I going to make a crazy guess: think you're creating too many Polygons, and changing the order of your dimensions in the marks card changes the order in which the polygons are filled.
Try this exercise:
- Turn the color to almost transparent-- you'll see many overlapping polygons.
- Now change the chart type from polygon to circle (this works best if you increase the size of the circle and reduce the width). This is a very useful visualization, because swapping the order of the marks makes no difference. What it WILL show is how the order in which lines overlap changes.
- You'll also see each region has 5 lines: Is this how many you need? Or do you need just 2? It's possible you're creating too many polygon lines, and changing the order in which they are grouped.
I admittedly don't know much about polygons or drawing with lines with Tableau. But just playing with the LINE function in your viz (and with my wealth of dot-to-dot experience gained from some of the finest restaurant place mats), it seems like there needs to be a particular order to the dots:
Cruse across the top (from L to R), join with bottom, cruise along the lower curve, join with the top, color in.
Otherwise, you'll be bouncing up and down-- or something potentially weirder (like when you move COLOR down a notch-- suddenly you have TRIDENTS!)
As Ken Flerlage pointed out, there's some "funkiness" going on in your formulas. I'd make sure your Sankey Polygon is just creating the bare number of line segments for each region and then (knock on wood) your sort order should sort itself out
To maybe give a little more weight to Ken Flerlage's observation, look what happens when we change your mark type to circles and set Dimension 2 to be the same as Dimension 1 (Region, Region); we get something like this:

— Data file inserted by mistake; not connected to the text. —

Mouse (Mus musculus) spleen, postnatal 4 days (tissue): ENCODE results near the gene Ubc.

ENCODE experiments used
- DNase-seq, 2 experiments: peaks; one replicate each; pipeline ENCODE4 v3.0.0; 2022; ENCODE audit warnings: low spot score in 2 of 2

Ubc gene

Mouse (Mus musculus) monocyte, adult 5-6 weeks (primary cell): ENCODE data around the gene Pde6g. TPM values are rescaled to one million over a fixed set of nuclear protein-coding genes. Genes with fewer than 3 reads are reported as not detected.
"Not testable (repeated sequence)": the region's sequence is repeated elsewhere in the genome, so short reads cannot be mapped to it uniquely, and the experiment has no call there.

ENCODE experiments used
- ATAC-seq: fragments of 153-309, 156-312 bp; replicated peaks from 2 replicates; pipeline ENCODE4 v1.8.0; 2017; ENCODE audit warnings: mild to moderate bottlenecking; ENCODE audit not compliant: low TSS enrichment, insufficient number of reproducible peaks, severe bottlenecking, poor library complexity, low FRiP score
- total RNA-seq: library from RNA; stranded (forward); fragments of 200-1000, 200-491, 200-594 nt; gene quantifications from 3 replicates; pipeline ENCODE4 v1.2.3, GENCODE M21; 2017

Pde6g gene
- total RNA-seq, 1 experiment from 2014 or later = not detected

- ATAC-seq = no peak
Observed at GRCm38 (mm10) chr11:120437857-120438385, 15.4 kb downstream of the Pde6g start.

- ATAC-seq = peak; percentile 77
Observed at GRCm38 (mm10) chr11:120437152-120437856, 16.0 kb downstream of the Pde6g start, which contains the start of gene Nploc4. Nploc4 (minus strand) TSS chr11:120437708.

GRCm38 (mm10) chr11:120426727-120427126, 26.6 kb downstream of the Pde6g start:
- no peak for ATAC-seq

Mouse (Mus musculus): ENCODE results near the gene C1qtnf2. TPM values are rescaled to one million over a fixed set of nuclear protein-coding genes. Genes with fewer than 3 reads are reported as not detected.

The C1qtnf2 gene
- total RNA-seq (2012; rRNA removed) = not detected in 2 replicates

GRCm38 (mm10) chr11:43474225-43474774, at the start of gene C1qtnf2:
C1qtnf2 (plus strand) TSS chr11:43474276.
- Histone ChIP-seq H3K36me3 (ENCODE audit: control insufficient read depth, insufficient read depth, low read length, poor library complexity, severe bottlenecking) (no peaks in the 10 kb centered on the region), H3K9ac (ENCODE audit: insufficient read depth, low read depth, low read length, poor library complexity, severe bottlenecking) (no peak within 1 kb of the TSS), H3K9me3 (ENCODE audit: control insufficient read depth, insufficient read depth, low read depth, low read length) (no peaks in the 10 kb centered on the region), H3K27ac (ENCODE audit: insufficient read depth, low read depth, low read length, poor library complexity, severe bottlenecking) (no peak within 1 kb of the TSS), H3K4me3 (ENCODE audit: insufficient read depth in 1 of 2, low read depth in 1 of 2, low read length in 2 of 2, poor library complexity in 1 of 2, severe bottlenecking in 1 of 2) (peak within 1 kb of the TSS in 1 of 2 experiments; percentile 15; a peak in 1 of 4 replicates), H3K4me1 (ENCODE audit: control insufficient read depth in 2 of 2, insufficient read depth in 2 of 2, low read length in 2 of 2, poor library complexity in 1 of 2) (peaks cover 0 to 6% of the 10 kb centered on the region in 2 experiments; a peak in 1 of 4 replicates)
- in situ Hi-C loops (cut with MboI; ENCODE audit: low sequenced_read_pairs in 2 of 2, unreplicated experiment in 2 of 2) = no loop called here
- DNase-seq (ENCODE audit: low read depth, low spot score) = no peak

To my untrained eye, these secondary lines seem suspicious. If we're comparing like with like, shouldn't all lines be horizontal? This would suggest (as Ken's saying, I think) that something may be amiss in one or more of your calculations.
Here's a different way of looking at it: I transformed your viz into a dual axis graph show I could assign different colors per side (dimension 1 and dimension 2). I set Dimension 1 as Region and Dimension 2 as Category.
As we focus on the LEFT side and we highlight through the Regions (South, Central, East, West) we see just what we're after: separate, non-overlapping "stacks." Each has 3 branches (one per Category - Dimension 2).
But as we cycle through the Categories (the right side of the axis), we realize there's a problem:
Technology looks OKAY: four branches on the left (one per unique Region) and one stack on the right. But our right stack is overlapping.
Moving to Furniture:
...we see non-overlapping branches on the left, but our right-side stack overlaps itself AND values in Technology.
The same problem exists with Office Supplies:
It takes up almost the complete right hand side. So... I think something is wrong in your Dimension 2 calculation.
I've attached my "sandbox" so you can play around in it. I wish I could better resolve your question, but hope this will lead to an answer. You might even try reaching out to Olivier CATHERIN, who is a real guru of Sankey. Good luck!
Creating Charts for Training.twbx 409.4 KB
One other thing I can offer is a relatively simple template for building a sankey. It's meant to be plug-and-play and is based on the work of Olivier Catherin and Jeff Shaffer. Chart Templates Part 1: Sankeys - Ken Flerlage: Analytics Architecture, Strategy, & Visualization